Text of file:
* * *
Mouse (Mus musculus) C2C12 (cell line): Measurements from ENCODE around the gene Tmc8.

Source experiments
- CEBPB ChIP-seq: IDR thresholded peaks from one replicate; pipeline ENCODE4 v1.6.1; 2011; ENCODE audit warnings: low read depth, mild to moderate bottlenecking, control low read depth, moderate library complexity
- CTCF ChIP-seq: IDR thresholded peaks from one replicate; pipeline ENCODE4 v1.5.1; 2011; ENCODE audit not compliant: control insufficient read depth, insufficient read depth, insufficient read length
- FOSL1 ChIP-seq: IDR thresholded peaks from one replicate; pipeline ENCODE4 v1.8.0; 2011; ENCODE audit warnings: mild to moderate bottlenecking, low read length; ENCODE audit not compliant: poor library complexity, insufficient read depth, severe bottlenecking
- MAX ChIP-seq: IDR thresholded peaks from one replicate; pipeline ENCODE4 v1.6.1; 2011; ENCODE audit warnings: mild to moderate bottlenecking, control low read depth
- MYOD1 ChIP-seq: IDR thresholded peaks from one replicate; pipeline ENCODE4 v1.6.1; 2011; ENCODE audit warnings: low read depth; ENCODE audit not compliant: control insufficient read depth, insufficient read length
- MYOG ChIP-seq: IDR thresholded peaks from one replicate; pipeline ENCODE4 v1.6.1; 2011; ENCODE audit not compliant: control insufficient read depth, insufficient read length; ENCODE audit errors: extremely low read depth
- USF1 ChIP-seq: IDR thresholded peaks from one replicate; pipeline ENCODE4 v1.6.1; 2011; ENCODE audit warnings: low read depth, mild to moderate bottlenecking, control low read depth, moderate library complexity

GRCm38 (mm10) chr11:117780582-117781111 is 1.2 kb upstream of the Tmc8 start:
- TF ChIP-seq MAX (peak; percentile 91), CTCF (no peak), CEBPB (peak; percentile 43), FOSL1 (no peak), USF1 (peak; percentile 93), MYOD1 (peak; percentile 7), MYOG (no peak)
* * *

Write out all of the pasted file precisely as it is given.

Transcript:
Mouse (Mus musculus) C2C12 (cell line): Measurements from ENCODE around the gene Tmc8.

Source experiments
- CEBPB ChIP-seq: IDR thresholded peaks from one replicate; pipeline ENCODE4 v1.6.1; 2011; ENCODE audit warnings: low read depth, mild to moderate bottlenecking, control low read depth, moderate library complexity
- CTCF ChIP-seq: IDR thresholded peaks from one replicate; pipeline ENCODE4 v1.5.1; 2011; ENCODE audit not compliant: control insufficient read depth, insufficient read depth, insufficient read length
- FOSL1 ChIP-seq: IDR thresholded peaks from one replicate; pipeline ENCODE4 v1.8.0; 2011; ENCODE audit warnings: mild to moderate bottlenecking, low read length; ENCODE audit not compliant: poor library complexity, insufficient read depth, severe bottlenecking
- MAX ChIP-seq: IDR thresholded peaks from one replicate; pipeline ENCODE4 v1.6.1; 2011; ENCODE audit warnings: mild to moderate bottlenecking, control low read depth
- MYOD1 ChIP-seq: IDR thresholded peaks from one replicate; pipeline ENCODE4 v1.6.1; 2011; ENCODE audit warnings: low read depth; ENCODE audit not compliant: control insufficient read depth, insufficient read length
- MYOG ChIP-seq: IDR thresholded peaks from one replicate; pipeline ENCODE4 v1.6.1; 2011; ENCODE audit not compliant: control insufficient read depth, insufficient read length; ENCODE audit errors: extremely low read depth
- USF1 ChIP-seq: IDR thresholded peaks from one replicate; pipeline ENCODE4 v1.6.1; 2011; ENCODE audit warnings: low read depth, mild to moderate bottlenecking, control low read depth, moderate library complexity

GRCm38 (mm10) chr11:117780582-117781111 is 1.2 kb upstream of the Tmc8 start:
- TF ChIP-seq MAX (peak; percentile 91), CTCF (no peak), CEBPB (peak; percentile 43), FOSL1 (no peak), USF1 (peak; percentile 93), MYOD1 (peak; percentile 7), MYOG (no peak)